All electrical devices require active power in order to function. Active power is used for the actual work, such as running an electric motor. Many electrical devices also require reactive power. An electric motor needs reactive power to maintain the motor’s magnetic field.
The reactive power can be generated with the power plant’s generators and transmitted to the point of use via the grid and the transformers. Along the way, reactive power uses up the capacity of the power grid and causes losses. In the image below, the point of use is indicated with an electric motor.
Instead of a single motor, the point of use may be a building, for example. Sites like that have many devices that require reactive power behind the electrical room on site.
The power grid company aims to eliminate the transfer of reactive power via the power grid. By charging reactive power fees, the power grid company steers its customers towards compensating for the reactive power on site, as close to the point of use as possible. Power factor correctors installed in the immediate vicinity of the point of use generate reactive power locally, freeing power grid capacity for transporting active power. Compensation for a single motor can be carried out with a capacitor unit installed in its terminals:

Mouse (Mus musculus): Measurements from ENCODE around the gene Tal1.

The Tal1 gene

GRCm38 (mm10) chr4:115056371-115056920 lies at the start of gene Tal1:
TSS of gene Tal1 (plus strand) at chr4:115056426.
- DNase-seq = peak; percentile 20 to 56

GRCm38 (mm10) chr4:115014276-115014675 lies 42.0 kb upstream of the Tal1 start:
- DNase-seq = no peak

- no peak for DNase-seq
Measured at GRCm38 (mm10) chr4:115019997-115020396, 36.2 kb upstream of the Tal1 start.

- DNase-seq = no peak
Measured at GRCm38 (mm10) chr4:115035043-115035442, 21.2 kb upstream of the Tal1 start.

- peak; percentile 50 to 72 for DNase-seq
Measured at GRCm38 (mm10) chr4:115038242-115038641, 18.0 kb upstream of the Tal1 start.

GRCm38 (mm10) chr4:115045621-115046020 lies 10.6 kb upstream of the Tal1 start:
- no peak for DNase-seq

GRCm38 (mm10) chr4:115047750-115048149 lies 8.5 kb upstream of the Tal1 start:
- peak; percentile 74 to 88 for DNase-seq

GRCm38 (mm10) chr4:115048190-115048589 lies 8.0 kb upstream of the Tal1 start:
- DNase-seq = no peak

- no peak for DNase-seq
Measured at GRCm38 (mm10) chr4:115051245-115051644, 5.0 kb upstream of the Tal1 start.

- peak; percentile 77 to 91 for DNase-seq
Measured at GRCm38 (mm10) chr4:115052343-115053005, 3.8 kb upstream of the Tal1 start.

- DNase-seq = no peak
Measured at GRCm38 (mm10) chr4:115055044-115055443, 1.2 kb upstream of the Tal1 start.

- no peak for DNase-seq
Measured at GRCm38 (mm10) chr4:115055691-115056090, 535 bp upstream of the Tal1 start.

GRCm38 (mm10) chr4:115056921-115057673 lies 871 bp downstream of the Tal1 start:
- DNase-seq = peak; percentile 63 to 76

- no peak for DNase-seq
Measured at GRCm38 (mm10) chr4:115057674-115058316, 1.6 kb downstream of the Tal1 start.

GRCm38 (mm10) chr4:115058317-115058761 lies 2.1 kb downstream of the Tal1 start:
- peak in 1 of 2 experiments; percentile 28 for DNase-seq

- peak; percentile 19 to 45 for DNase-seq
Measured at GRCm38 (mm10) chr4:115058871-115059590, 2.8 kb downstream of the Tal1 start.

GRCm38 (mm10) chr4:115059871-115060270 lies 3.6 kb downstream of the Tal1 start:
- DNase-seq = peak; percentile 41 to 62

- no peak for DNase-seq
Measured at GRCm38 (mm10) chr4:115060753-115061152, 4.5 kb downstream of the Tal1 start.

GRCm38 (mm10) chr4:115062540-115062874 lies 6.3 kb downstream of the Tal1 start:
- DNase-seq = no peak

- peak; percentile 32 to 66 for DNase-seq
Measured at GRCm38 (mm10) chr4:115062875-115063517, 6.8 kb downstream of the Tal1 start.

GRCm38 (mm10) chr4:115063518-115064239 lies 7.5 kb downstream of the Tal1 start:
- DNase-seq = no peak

The most typical solution is to install a detuned filter capacitor bank in the electrical room to compensate for the reactive power required by all devices connected to the room:
The power factor Cosϕ of an electric motor ranges from 0.7 to 0.85. The power factor correction equipment brings the power factor close to 1.0 but no higher; in fact, it should remain slightly under 1.0 to be safe. As stated above, instead of a single electric motor you can talk about the power factor of a site (building, industrial facility…) and power factor correction for the site.
In electrotechnical terms, this can be represented by the power triangle: